I went to see Mr. Williams with [co-counselor]Mr. [Robert] Frank, [Williams' attorney,] and we took a copy of the letter that Ballard had written to his girlfriend confessing, and I reversed course at that time. I said, "Danial, based on this, you've got a trial case; you've got a chance of winning this case," which before I told him he didn't. So I was advocating to him to ask for a new trial, and I said, "Do you want to do this?" And he said yes. There was no hesitation on his part, and I supported that decision because I thought Ballard would do it for him.
I was wrong. I was right the first time when I told him to take the deal. I was wrong the second time when I told him, because Ballard didn't mean anything to that Tice jury.
But you didn't even have a chance to find out?
Didn't have a chance. ... We filed a motion in front of Judge [Charles] Poston [in April 1999], asking for a leave to set aside the guilty verdict and to order a trial based on the fact of ... discovered evidence. ... When Mr. Williams pled, we knew nothing about Ballard. We did not know he existed. I don't think the letter had even been written yet, as far as I know. ...
We went in front of Judge Poston. We set out the facts that we did not have this evidence at trial, and Judge Poston denied the motion. Why he did it, I don't know. ... He's not required to explain the reason for his decision, and I do not know today -- even though I've known Judge Poston for 40 years, and I think he's an excellent judge -- but why he made that decision on that day I don't know. ...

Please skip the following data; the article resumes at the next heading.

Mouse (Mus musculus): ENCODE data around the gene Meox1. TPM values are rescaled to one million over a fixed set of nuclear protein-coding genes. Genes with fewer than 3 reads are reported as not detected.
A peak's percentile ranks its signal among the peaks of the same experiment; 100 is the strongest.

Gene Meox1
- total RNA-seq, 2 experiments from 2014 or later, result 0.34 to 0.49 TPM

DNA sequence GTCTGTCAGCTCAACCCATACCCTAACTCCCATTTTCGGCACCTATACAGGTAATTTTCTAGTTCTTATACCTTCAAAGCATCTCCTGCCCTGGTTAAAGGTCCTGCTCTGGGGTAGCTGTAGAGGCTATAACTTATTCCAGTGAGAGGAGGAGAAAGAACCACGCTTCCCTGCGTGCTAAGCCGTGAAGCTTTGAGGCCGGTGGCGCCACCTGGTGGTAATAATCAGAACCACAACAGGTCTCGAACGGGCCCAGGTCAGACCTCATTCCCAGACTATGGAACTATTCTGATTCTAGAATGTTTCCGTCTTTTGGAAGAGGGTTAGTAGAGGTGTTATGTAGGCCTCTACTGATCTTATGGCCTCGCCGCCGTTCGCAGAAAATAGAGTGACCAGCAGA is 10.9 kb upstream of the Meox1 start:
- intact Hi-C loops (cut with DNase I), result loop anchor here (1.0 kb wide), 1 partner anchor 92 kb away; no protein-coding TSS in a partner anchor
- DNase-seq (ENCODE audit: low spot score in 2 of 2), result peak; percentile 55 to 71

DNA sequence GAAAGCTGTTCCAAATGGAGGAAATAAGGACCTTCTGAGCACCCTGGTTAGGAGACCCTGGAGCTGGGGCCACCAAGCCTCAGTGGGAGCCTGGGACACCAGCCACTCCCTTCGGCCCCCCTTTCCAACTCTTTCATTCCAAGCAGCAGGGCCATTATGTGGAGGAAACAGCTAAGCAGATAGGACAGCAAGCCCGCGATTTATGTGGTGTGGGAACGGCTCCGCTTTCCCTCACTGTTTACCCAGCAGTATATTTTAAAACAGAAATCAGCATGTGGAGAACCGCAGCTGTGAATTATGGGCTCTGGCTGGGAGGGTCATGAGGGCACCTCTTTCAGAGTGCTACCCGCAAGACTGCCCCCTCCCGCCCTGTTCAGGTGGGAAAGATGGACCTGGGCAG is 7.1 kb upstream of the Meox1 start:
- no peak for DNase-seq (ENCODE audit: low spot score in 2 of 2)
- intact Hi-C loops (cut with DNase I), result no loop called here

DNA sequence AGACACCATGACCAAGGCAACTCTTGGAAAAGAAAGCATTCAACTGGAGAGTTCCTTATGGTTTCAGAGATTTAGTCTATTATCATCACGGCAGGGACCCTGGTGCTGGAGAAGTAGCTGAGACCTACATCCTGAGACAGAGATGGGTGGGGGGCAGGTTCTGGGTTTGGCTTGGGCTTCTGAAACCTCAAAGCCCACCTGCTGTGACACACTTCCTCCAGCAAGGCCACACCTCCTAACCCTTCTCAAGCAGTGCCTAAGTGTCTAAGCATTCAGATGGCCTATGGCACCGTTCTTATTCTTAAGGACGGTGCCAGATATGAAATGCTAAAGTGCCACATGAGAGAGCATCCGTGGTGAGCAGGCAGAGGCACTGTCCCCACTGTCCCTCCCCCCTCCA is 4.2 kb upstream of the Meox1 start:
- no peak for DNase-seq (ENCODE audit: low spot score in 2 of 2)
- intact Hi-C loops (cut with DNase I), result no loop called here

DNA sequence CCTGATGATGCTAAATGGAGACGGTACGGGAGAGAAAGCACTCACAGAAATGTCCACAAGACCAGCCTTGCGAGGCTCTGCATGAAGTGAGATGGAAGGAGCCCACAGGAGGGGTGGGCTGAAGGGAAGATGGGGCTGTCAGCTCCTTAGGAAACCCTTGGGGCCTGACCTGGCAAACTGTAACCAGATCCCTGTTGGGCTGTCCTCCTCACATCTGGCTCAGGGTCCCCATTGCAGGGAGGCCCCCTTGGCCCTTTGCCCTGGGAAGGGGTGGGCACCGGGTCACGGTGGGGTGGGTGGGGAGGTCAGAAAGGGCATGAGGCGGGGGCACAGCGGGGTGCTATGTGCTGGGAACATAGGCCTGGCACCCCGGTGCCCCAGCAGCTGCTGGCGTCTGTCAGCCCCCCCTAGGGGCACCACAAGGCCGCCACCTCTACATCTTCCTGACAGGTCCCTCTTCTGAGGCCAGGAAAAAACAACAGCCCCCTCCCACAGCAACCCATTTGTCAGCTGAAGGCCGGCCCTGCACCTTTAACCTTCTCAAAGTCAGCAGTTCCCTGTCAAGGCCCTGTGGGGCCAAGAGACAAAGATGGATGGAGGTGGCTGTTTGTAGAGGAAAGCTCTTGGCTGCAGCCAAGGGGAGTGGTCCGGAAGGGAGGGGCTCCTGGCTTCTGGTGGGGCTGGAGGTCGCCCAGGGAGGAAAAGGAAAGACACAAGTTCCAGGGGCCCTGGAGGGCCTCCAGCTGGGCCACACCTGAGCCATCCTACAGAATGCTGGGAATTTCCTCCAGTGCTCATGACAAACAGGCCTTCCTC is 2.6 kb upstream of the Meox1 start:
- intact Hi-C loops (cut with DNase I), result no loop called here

What did you think when the DNA came back negative?
There was no DNA match of Mr. Williams [from the] the DNA recovered at the scene from Michelle's body. That is not unusual that there would be no DNA recovered. Just because there's no DNA doesn't mean you didn't do it. It just means that there was no DNA recovered, for whatever reason. Maybe he was not a secretor; maybe there was no ejaculation. There were other ways to collect DNA, but that's not unusual to find no DNA present.
It's unusual, in my opinion, to have seven guys supposedly rape and attack this girl and find none of [their] DNA. I don't know what the percentages are or the law of averages, but that's pretty astronomical for seven guys to involve themselves in a brutal rape-sodomy of this girl and none of their DNAs match. So that's very, very unusual. But I'm not saying it can't happen. My understanding is that the statements of at least a couple of the guys said nobody used a condom, so it would be even more unusual not to have a DNA transfer when people are not using a condom.
When your client was arrested, they thought it was one person.
Until the DNA came back. That's my understanding of when the DNA came back and it didn't match Williams. [Detective Glenn] Ford or the prosecutor -- I don't know which one, or maybe they decided together -- well, there must be somebody else involved because we've got a foreign sample, and it's not Williams'. That's when they started looking around. ... So they looked for the guy that lives across the hall, another, as they call it, squirrelly-looking guy, which is the way they referred to [Dick]. He's living right across, so he must be involved. Then his DNA doesn't come back either, so we've got to look further now. ...
Yeah, that's when they're just getting so desperate now to put a square peg in a round hole that it's like waves coming in. And so they finally get, on the eighth try with Mr. Ballard, they get their DNA match.
But they don't want to lose anybody else from their theory?